The ACL remote exhibition will be visible today from 2pm on the following website http://www.metfest.net. That is the information that I have been given! So we don’t have to wait long to see all your lovely artwork. Thanks to everyone who sent in images to me. I will be putting them on this site too in the next few days. It is so unfortunate that we couldn’t have an end of year show as usual but I hope this makes up in part.

The new courses for September are now on the college website and you can enrol. We are all geared up to return to college in September and I am really looking forward to teaching again.

While looking at the news online today I saw a piece about the chalk artist David Zinn. How amazing, cute and funny his artwork is. Here are some examples. Sad to think that they all get washed away when it rains. I love the way he uses objects in the streets to incorporate into the designs. He also uses cracks in the pavement and weeds growing through as part of the picture. There are loads more images online so Google him to see.

I have added a new page under the heading ‘Images to Inspire’. One of the short courses that was cancelled this term was the Collage and mixed media course. It is very disappointing that I am not able to teach this course as I really enjoy seeing the artwork created. Working with these techniques produces such imaginative and creative outcomes – not always the ones you expect!

The new page shows some of the photo montage and mixed media photographic collage pieces created by a range of traditional and contemporary artists including this image by Eugenia Loli.

I have also added another page to the site – in the gallery section. It is for the summer term as the Intermediate course is still running remotely and I have already received some images of your lovely artwork. Please keep sending them in and I will add them as we go along.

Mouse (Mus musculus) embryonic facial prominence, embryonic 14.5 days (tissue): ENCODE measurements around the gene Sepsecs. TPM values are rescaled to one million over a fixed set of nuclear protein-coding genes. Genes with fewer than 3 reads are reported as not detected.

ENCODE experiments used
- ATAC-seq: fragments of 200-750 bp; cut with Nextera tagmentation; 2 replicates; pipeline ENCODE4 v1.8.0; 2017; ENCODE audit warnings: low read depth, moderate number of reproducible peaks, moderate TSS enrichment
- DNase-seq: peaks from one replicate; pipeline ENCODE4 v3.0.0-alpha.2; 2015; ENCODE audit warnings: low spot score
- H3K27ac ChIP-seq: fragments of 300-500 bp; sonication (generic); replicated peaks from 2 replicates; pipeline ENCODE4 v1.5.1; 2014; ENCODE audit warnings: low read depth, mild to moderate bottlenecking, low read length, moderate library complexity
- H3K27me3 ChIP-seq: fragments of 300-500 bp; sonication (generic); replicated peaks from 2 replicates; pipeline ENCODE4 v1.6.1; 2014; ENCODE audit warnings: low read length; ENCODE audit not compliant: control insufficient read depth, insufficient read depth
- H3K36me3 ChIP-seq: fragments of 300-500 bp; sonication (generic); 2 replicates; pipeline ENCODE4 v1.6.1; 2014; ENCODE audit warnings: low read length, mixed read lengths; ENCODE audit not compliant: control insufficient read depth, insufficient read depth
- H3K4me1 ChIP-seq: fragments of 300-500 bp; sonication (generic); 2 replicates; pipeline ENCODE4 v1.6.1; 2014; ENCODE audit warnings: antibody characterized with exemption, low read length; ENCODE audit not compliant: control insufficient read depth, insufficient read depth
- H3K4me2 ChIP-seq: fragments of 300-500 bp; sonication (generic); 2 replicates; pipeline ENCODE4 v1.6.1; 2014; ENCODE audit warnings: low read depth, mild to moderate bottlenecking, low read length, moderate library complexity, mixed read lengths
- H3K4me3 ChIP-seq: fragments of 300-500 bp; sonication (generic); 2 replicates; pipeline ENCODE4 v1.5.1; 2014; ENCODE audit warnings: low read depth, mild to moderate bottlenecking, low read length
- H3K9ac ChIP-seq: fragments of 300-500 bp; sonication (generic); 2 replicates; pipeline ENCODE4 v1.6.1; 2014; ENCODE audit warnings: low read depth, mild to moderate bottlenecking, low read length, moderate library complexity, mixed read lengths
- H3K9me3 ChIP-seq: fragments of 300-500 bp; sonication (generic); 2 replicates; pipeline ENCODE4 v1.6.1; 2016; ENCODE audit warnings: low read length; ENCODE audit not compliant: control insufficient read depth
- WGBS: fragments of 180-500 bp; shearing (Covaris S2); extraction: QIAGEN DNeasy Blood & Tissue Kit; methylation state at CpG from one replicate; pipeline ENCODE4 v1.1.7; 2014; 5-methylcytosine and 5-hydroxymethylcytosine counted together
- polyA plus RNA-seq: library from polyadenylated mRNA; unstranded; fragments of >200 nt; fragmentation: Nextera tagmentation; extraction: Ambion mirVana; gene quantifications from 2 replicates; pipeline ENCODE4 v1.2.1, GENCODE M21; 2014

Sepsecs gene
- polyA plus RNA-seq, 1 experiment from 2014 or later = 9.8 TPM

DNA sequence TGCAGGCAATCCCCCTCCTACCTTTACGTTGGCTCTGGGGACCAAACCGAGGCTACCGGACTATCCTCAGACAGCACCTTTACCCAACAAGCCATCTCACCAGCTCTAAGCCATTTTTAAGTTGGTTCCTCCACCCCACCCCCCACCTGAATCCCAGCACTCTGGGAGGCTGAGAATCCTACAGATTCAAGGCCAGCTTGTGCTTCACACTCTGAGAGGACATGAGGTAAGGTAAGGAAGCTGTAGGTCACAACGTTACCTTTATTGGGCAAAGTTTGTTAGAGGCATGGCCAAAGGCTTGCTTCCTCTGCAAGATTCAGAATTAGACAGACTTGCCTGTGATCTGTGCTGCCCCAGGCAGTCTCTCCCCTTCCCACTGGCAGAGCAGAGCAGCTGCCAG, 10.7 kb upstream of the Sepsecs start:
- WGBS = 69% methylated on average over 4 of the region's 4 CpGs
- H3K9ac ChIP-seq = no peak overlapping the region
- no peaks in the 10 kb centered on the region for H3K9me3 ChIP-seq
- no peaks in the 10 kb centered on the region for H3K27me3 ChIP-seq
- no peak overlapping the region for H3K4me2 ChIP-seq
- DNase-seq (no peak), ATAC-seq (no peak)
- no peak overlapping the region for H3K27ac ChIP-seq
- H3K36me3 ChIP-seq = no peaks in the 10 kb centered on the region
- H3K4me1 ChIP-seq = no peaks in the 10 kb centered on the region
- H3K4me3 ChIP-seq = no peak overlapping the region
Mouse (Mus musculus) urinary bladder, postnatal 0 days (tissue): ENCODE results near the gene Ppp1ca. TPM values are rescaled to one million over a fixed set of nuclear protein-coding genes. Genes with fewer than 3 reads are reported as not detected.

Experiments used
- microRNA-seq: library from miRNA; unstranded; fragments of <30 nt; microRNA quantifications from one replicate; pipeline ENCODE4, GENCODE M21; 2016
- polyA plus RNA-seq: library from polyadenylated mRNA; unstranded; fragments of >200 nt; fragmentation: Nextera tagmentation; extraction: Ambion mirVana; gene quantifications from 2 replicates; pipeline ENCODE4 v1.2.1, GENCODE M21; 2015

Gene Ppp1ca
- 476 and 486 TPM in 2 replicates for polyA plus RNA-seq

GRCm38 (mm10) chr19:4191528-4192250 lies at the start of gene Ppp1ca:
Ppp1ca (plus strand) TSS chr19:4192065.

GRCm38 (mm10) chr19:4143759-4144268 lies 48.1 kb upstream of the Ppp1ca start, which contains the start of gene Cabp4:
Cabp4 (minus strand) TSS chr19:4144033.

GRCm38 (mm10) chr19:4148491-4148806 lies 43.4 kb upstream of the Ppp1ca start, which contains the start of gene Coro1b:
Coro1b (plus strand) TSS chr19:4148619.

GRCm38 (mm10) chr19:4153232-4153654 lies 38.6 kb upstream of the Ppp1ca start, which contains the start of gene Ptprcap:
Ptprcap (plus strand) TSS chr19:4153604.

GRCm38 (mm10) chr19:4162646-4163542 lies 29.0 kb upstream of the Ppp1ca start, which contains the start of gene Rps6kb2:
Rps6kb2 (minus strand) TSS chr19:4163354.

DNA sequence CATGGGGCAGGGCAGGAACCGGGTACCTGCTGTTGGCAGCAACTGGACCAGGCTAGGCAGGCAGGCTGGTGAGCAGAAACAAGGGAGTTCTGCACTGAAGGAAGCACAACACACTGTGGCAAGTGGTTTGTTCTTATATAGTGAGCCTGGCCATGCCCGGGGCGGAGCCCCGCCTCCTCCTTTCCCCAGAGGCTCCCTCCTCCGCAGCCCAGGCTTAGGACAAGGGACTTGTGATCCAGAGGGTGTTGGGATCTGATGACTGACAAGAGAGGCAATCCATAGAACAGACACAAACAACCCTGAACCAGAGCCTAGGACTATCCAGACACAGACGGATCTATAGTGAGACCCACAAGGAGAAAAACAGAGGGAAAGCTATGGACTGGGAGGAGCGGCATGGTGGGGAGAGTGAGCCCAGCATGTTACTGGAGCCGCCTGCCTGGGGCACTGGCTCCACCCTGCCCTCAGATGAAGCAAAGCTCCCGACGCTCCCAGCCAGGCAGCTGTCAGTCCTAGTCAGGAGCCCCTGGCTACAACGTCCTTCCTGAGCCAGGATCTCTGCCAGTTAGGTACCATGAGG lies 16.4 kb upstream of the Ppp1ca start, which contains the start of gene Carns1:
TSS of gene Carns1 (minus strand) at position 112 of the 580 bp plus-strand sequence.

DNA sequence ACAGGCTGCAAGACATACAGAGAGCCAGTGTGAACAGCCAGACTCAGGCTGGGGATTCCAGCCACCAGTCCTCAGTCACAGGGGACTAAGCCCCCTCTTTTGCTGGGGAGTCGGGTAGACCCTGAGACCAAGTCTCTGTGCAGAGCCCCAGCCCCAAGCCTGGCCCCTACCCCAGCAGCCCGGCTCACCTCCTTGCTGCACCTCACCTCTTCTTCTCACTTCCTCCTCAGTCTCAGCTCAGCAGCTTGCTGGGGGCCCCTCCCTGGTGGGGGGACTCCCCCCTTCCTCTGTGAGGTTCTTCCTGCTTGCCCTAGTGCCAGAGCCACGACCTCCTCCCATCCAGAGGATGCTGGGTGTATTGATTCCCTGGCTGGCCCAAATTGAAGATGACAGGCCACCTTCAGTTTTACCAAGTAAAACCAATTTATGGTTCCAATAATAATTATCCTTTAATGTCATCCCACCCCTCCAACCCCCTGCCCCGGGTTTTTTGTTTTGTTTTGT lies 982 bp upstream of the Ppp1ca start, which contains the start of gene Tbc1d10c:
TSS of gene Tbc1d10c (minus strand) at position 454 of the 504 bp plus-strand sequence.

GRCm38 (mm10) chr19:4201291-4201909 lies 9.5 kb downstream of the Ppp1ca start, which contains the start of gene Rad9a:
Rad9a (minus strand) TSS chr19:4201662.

If any of the others that I have had the pleasure of teaching this year are still painting and drawing and would like to send me images too please send to my college email address as an attachment and I will include them on the site.

These are still very challenging times for us all. I hope that when things have improved we can all enjoy painting and drawing once again.







I have added a new page of paintings to inspire you in your work – Gardens. This is primarily for those of you on the Intermediate course. As you will know from your course plan it is the first project of the summer term. However I hope that students on other courses, and those whose courses have unfortunately been cancelled, will also find these images inspirational and it may encourage you to make a painting of your own garden, window box or house plants. While researching I discovered a few new names, such as Senaka Senanayake, an artist from Sri Lanka and Curtis Hoekzema. Please let me know your favourites via the comment box and also the name of any other artists I might have missed off the list.

The tulips are still out in my garden although they have been blown all over the place today. I took this photo a few days ago. I hope that you are all keeping well. Take care.